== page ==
The Food and Agriculture Organisation of the United Nations (FAO), in a bid to combat food insecurity and improve nutrition in Sierra Leone, has supported 1,500 vegetable producers.

The FAO support was focused on women and youths from 5 districts.

The initiative, backed by funding from the Irish government, aims to build resilient communities through climate-smart and market-driven agricultural practices.

Under the project titled: ‘Building Resilient Communities for Improved Food Security,’ FAO facilitated access to quality agricultural inputs such as improved vegetable seeds and farming tools. The beneficiaries, who received these essential resources during a distribution ceremony in various districts, were encouraged to make the best use of them to enhance their farming capabilities.

Lansana Vandi, representing FAO in Sierra Leone, emphasized the severity of the food crisis in the country due to factors like extreme climate vulnerability, conflicts between livestock and crop farmers, and rising inflation affecting food and fuel prices.

He expressed FAO’s commitment to extending support to more vegetable farmers, especially women, and youths, to address these challenges.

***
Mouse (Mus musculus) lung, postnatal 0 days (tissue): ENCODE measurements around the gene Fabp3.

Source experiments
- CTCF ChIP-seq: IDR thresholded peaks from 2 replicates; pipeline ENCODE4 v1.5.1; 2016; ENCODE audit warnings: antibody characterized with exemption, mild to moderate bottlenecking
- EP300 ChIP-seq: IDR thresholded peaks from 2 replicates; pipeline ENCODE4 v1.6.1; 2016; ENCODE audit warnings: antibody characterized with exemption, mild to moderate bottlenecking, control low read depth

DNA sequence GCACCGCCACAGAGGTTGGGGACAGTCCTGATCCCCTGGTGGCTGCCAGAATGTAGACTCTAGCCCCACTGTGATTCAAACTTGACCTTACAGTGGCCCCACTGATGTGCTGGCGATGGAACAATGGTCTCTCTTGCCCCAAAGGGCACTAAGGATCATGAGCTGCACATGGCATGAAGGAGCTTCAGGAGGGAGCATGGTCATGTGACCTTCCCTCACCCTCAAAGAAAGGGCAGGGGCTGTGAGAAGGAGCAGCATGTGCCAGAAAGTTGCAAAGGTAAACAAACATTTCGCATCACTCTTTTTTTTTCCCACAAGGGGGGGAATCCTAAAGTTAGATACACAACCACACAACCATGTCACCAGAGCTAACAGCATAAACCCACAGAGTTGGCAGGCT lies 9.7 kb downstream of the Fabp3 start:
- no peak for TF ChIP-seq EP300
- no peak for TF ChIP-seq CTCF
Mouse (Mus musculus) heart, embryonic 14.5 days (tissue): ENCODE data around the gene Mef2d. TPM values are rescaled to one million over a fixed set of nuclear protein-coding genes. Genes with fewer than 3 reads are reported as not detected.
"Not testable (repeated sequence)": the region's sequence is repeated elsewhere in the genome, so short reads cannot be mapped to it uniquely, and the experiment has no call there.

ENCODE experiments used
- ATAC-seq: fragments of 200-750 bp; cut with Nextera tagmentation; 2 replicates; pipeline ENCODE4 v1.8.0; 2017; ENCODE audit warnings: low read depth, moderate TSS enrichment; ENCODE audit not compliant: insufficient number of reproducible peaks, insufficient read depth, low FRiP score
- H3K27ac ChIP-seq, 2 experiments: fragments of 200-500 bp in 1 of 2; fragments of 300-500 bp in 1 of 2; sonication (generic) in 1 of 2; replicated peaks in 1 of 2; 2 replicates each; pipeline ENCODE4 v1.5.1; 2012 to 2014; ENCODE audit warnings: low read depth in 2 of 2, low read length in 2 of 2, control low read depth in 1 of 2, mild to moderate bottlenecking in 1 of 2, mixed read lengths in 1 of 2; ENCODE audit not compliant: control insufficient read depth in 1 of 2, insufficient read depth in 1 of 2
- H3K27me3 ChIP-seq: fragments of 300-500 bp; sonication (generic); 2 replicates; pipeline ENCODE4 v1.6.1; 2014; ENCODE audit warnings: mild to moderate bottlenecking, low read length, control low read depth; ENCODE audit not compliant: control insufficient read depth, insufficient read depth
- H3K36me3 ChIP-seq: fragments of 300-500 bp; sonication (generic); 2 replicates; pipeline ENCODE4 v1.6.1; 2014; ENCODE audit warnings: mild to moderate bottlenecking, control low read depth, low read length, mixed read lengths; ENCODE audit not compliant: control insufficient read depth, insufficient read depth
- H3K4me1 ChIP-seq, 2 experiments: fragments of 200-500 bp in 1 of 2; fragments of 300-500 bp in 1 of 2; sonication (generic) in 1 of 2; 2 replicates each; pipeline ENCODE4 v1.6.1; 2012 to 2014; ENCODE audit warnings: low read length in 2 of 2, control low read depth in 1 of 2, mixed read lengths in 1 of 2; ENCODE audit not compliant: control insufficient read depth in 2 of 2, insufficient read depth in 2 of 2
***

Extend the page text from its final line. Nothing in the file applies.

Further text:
The partnership between FAO and the Ministry of Agriculture and Food Security received praise from implementing partners and beneficiaries alike. Haroun Rashid Kamara, Deputy Director of Extension at the Ministry, highlighted the government’s dedication to making Sierra Leone a food-secure nation and urged beneficiaries to take ownership of the project to maximize its impact.

Abdulai Kamara, the Project Manager for the Sierra Leone Network of the Right to Food (SILNoRF), commended FAO’s unique support in reducing food insecurity and improving nutrition in the country. He foresaw an increase in agricultural projects in Sierra Leone as the government prioritizes agriculture as a flagship program.

The project supported vegetable producers in Bombali, Karene, Port Loko, Moyamba, and Western Rural districts. The said districts are said be among the most affected by food and nutrition insecurity in the country.

Among the 1,500 selected vegetable farmers, 70% were women and youths, forming farmer-based organizations to receive project assistance.

Madam Mariama Seray-Kondeh, a vegetable producer and project beneficiary, expressed gratitude on behalf of the women farmers in the Moyamba district.

She pledged not to disappoint FAO and its partners and stressed the positive impact the project has had on her livelihood.

Indirectly, the project is expected to benefit approximately 11,445 people, demonstrating its far-reaching effects beyond the immediate beneficiaries. Key government counterparts, including the Ministry of Agriculture and Food Security and the Directorate of Food and Nutrition at the Ministry of Health and Sanitation, collaborated closely with FAO to ensure the project’s success.

By empowering vegetable producers with the necessary resources and knowledge, FAO is taking significant strides in reducing food insecurity and promoting better nutrition in Sierra Leone, ultimately contributing to the country’s overall development and well-being.